To step back a bit… The Ribos Operation is sometimes summarised as the story of Garron trying to fool the Graff into buying a planet based on a lie that it contains great mineral wealth. But that plot ends halfway through Part Two, when the Graff discovers Garron has bugged his room and the game is up. From then on, The Ribos Operation becomes a simple man hunt; Unstoffe has the Graff’s money and a lump of space crystal called jethryk and the chase is on.

Unstoffe is assisted by a homeless man known as Binro the Heretic. Binro is a stand in for Galileo; both believe, in opposition to the prevailing view, that their planets circle their suns. Both are persecuted for adhering to these ideas and both are forced to recant. There’s quite a nasty instance of suggested violence in The Ribos Operation when Binro retells his story.

BINRO: They said that if I did not publicly recant my belief, the gods would destroy our world.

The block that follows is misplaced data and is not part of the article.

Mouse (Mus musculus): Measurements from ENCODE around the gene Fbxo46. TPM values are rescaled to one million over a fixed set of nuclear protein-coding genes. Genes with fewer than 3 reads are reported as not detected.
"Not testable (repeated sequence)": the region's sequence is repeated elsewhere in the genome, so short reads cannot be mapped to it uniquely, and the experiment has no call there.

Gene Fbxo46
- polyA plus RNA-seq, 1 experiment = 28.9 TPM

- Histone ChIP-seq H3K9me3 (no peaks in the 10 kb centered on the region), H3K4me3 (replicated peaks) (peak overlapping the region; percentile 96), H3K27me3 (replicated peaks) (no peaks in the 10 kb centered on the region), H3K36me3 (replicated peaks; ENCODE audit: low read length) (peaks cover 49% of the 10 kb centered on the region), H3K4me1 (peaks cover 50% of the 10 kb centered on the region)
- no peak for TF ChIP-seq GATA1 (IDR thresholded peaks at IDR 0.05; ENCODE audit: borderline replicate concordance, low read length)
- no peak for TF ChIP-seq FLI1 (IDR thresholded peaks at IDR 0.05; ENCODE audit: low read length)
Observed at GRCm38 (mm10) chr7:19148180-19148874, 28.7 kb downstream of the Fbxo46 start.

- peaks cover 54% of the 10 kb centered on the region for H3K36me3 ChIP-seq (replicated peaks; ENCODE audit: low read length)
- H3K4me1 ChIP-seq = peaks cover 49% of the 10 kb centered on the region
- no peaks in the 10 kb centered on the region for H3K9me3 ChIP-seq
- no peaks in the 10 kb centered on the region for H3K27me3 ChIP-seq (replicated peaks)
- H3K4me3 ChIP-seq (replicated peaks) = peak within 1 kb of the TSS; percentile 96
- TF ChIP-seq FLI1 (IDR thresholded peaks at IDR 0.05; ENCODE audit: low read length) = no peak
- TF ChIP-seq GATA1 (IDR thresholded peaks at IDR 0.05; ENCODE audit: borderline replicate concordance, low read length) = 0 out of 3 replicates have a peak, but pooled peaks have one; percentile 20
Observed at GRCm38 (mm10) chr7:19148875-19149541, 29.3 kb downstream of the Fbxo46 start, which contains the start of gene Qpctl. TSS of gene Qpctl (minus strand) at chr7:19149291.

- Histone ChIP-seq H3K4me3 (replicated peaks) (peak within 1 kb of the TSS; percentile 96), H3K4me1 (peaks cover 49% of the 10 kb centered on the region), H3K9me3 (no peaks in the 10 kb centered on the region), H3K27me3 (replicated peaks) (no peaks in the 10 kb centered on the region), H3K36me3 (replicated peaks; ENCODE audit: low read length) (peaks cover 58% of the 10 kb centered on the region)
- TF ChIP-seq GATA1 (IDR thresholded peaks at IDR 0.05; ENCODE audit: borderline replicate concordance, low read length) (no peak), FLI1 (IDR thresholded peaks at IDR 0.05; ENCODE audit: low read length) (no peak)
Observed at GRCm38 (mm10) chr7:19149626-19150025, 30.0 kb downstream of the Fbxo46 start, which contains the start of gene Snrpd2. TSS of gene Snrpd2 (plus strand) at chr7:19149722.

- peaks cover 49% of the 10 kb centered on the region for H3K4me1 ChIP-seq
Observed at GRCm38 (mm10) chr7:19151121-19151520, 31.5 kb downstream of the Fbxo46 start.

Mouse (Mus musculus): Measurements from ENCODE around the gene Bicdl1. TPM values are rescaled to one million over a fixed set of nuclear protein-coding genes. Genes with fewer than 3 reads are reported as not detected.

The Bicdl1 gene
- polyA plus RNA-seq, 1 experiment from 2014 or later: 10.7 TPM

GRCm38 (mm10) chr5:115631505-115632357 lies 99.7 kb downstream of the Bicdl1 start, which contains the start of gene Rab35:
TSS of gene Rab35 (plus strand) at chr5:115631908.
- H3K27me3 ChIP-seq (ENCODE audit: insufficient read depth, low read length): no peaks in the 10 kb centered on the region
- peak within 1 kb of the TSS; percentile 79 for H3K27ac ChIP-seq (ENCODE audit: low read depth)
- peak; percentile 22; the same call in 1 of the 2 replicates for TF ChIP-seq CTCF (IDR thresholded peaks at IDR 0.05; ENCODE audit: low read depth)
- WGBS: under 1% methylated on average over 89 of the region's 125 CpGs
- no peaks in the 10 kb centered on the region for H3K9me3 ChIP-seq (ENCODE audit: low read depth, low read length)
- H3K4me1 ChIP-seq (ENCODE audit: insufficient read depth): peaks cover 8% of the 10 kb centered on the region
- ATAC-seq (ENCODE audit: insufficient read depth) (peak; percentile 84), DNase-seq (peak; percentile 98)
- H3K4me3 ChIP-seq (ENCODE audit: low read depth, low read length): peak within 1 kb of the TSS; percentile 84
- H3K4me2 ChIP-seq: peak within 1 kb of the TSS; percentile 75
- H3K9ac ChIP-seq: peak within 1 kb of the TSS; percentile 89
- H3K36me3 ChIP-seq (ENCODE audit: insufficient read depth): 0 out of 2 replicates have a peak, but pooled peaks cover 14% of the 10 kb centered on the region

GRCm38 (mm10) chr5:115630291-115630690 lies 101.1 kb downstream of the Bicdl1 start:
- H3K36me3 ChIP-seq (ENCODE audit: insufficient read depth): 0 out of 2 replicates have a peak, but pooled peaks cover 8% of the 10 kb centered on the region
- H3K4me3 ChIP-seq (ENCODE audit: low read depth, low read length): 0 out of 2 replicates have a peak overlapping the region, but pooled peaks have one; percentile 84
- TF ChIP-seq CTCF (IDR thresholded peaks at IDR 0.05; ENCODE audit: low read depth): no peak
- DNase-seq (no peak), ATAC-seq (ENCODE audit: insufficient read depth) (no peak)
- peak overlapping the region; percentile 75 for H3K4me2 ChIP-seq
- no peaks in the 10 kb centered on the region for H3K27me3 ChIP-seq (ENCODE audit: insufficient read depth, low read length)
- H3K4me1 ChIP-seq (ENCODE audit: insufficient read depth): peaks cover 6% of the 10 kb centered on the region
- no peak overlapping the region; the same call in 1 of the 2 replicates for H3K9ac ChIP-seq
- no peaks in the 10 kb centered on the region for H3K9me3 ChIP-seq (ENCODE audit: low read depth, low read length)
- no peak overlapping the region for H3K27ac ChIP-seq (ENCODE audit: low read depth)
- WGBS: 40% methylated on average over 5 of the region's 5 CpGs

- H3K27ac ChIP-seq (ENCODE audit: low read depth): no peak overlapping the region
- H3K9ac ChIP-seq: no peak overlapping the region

UNSTOFFE: And did you?

BINRO: In the end. See these hands? (He raises his gnarled, twisted hands) Useless for work now. That’s why I live here.

That’s brilliant writing. In just a few short sentences, we know the whole story. Torture, specifically breaking of Binro’s hands, the tools needed for writing and conveying ideas. Without his hands, he couldn’t work. Without work, he was forced onto the streets. Doctor Who may well have adopted a lighter tone when Graham Williams took over as producer, but the darkness is always there, just a little better hidden than before.